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ERIC Number: ED176303
Record Type: RIE
Publication Date: 1979-May
Pages: 11
Abstractor: N/A
Reference Count: 0
The Derivation and Use of Sentence Formulae in Composition.
Bowers, F.
Formulae in composition can be derived and applied through a three-part process: first, analyzing passages and deriving formulae; second, writing sentences from formulae; and third, writing a composition using only sentences derivable from the formulae. Student participation in all three parts provides better motivation and demonstrates to students that grammatical terminology and analysis have some practical point. To analyze composition, a short passage that clearly performs the function for which it was intended is selected. Each sentence of the passage is then copied on a separate file card and every finite verb structure is underlined. The kinds of sentences used are identified, with the main clauses of complex and compound sentences marked. Finally, each main clause is analyzed into its principal constituents along with accompanying structures. Once all sentences have been analyzed and sorted into similar clause structures, the optional structures which accompany the most frequent main clause in the passage are identified, and a formula is written which briefly expresses all this information. Students practice writing single sentences from the formulae until the process is clear, and then write their own compositions. From an examination of many passages of different functions, it is clear that there is a close correlation between function, sentence structure, and distribution of sentence kinds, and the formulae and proportions of use merely reflect the style of each function. (AEA)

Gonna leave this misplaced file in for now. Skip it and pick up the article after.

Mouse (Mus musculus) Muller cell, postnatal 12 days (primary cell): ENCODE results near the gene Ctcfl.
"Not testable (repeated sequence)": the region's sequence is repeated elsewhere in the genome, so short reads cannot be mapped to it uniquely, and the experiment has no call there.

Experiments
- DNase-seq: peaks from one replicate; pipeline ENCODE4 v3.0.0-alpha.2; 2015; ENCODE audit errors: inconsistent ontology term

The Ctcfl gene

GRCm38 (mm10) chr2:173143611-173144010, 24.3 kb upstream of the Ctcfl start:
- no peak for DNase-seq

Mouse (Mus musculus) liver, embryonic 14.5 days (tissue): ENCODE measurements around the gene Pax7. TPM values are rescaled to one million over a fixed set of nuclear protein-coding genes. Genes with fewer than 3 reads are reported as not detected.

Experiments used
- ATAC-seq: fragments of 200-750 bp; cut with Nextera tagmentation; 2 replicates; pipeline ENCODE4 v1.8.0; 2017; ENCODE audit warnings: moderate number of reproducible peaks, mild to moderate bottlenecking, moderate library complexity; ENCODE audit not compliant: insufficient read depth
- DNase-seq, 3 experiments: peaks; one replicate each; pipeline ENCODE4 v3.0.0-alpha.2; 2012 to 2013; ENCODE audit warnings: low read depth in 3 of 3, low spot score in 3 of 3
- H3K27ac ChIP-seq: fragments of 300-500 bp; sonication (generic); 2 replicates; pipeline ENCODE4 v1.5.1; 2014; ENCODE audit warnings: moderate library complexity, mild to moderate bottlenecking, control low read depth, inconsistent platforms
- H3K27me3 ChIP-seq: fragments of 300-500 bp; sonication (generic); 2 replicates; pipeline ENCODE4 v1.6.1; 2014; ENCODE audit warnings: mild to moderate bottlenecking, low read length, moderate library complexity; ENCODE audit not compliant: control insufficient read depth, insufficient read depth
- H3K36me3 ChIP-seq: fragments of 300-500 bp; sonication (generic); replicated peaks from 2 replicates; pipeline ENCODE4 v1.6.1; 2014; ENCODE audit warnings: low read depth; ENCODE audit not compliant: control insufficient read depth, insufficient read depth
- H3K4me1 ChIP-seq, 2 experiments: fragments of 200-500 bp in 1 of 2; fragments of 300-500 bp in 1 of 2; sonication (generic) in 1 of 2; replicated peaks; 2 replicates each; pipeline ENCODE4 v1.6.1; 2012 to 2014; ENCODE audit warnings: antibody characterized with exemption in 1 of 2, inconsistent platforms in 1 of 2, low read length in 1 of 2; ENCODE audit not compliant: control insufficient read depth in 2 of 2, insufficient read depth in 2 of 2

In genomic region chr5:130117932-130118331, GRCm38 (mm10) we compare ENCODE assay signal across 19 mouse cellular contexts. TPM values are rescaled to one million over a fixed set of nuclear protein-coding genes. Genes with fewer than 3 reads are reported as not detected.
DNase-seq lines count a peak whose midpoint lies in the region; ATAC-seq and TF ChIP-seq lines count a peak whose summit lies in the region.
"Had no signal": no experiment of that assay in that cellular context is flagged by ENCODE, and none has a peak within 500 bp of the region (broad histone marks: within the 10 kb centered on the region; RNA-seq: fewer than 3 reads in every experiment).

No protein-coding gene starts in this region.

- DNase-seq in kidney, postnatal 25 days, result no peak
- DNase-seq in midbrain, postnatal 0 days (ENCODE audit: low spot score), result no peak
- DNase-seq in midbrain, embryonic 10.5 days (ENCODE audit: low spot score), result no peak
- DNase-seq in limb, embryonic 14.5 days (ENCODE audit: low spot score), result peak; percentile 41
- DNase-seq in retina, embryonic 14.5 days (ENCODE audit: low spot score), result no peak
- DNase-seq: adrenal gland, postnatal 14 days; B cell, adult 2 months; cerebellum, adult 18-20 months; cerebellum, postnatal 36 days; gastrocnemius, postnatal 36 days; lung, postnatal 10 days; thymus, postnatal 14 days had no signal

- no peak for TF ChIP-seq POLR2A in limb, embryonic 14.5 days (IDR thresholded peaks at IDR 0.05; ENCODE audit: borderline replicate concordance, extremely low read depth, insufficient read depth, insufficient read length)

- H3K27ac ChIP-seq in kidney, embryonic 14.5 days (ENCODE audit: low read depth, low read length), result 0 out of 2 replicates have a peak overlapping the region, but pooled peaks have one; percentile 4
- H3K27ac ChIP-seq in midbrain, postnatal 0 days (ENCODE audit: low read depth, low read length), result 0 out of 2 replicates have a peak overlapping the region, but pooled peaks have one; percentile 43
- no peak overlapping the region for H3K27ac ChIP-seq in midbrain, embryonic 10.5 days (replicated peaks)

Publication Type: Speeches/Meeting Papers; Guides - Classroom - Teacher
Education Level: N/A
Audience: N/A
Language: English
Sponsor: N/A
Authoring Institution: N/A
Identifiers: N/A
Note: Paper presented at the Annual Meeting of the Canadian Council of Teachers of English (12th, Ottawa, Canada, May 8-11, 1979)